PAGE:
Because it’s hard, dude. Honestly. It’s easy to try, but it’s hard to get right. Our team of designers is talented to even come close to that comparison. So the real answer is it’s hard, y’know, to get that balance right. You have to feel that you’re learning, and the new stuff is getting layered in, but at the same time you feel like you’re moving forward and are never bored. It just takes a lot of focus.
So for Darksiders II, it seems as if you’re expanding on that blueprint. What can we expect?
I think a lot of the new elements we’ve shown off today are more RPG-oriented, with loot and stuff like that. A lot of that was left on the floor from Darksiders 1. We wanted to do it but just ran out of time, we had to finish and just get the game out of the door.
That’s another reason why we went with a different character this time. It would have been easy to go, ‘Here’s War again.’ We want to build towards these four horsemen, but kind of make it like the Director’s cut, in movie terms. So we’re mixing in all that stuff that we wanted too before, but there wasn’t time. This is a way of getting all the elements in and making it the whole experience.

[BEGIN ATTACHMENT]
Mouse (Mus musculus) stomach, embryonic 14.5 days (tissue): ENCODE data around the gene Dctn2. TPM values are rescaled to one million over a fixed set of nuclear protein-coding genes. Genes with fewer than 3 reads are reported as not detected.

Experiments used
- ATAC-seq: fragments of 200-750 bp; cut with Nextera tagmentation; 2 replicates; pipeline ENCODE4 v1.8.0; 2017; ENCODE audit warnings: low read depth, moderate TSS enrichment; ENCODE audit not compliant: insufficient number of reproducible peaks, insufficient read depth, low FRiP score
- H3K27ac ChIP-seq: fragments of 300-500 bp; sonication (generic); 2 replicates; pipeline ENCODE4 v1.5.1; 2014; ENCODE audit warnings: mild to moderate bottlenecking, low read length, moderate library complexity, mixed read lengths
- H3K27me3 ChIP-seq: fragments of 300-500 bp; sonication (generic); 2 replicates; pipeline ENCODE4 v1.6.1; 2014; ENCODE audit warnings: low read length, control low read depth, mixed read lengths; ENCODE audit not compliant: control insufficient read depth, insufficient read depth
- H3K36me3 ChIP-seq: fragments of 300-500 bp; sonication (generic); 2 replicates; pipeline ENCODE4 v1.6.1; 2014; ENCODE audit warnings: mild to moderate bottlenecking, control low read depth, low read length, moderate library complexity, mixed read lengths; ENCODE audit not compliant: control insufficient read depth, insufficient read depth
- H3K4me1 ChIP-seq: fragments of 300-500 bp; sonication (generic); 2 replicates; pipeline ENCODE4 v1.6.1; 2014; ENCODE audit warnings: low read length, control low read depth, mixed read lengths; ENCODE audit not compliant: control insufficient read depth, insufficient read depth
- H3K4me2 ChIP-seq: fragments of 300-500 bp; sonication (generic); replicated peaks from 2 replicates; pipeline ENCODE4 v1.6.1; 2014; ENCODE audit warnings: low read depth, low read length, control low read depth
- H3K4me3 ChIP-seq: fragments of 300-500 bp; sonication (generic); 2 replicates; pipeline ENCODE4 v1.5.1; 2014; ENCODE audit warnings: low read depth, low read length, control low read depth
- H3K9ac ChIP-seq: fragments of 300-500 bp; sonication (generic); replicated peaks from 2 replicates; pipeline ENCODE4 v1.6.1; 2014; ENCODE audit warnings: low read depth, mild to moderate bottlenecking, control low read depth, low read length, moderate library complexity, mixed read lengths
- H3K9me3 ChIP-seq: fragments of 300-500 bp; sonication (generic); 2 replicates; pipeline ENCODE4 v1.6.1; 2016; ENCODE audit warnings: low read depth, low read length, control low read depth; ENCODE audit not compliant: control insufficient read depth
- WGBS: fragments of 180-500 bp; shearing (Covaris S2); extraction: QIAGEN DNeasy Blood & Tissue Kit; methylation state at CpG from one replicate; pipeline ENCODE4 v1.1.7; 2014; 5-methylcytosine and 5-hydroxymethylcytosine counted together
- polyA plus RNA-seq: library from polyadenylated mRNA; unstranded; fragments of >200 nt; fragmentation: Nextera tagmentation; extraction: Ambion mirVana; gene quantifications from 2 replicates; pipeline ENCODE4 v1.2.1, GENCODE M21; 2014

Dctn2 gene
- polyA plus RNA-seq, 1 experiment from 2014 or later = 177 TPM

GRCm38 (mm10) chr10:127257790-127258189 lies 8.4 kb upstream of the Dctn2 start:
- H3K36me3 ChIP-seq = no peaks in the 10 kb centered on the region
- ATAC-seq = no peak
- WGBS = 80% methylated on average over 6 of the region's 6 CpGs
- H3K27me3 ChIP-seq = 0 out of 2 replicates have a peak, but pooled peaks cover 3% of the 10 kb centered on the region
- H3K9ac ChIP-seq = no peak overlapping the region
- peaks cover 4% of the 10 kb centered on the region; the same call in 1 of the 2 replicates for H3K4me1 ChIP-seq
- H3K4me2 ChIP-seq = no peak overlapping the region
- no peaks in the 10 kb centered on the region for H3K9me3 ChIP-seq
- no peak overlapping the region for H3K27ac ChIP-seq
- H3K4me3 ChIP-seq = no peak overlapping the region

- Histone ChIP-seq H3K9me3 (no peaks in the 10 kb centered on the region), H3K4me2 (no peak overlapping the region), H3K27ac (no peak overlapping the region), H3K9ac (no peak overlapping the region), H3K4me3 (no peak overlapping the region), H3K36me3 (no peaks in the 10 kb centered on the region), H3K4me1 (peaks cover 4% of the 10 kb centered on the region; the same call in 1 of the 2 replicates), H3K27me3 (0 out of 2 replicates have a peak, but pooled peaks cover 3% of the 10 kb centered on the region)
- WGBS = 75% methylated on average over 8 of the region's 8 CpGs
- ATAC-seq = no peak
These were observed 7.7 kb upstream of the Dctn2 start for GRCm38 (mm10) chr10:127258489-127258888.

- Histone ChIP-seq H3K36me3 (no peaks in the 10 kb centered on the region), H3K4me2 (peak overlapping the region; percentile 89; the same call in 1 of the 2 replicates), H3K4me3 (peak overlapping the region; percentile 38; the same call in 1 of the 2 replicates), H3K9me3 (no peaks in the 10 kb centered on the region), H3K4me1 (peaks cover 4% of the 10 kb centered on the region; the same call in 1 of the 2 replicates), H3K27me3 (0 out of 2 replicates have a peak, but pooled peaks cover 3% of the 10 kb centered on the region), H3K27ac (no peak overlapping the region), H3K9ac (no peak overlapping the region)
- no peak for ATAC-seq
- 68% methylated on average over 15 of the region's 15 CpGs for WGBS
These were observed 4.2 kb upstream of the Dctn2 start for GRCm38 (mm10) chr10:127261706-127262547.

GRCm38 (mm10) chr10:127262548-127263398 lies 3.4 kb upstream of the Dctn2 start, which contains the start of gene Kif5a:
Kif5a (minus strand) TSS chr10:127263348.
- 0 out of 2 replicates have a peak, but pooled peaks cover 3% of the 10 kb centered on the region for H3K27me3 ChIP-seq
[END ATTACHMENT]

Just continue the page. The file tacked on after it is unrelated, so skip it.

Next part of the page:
So are you still building towards a co-op game featuring each of the Four Horsemen of the Apocalypse?
Question mark on that, you know. I mean, that’s our goal. It has been from the beginning - all four horsemen, four players and do it all. But to do it right, every character has to have his own animation set. Each one has to be completely unique, they have to feel different.
They’re already out there. Right away, Joe (Madureira, the game’s creative director) did a sketch of all four horsemen. They released it where there’s War, Death, Strife and Fury. So for example, Strife has two guns. So that would be completely different and he’d need a completely different tool set to pull that off. As soon as we can get it all right, all in one place, that’s when we’ll make that four-player game.
But is that for the next one, or the fifth game? I don’t know. We’re trying to get there, we’ll do it.
Ok, so here’s what you’re going to do. Do an individual game for each of the horsemen and by then the fifth game you’ll have worked out how to have everyone in it. And you can give me 10 per cent of the profits. Deal?
Ha! We’ll see what we can do.
Alright, so back to Darksiders II. Elaborate on those RPG elements for me.
Ok, so to break it down, there’s two basic elements: You go up levels and gain abilities with those levels, and then there’s the equipment - random drops, you know what I mean? You go up a level and gain more health and all this kind of stuff, but then the abilities you choose kind of determine your direction. So you can be a warrior archetype, or a rogue, or a mage- that kind of thing.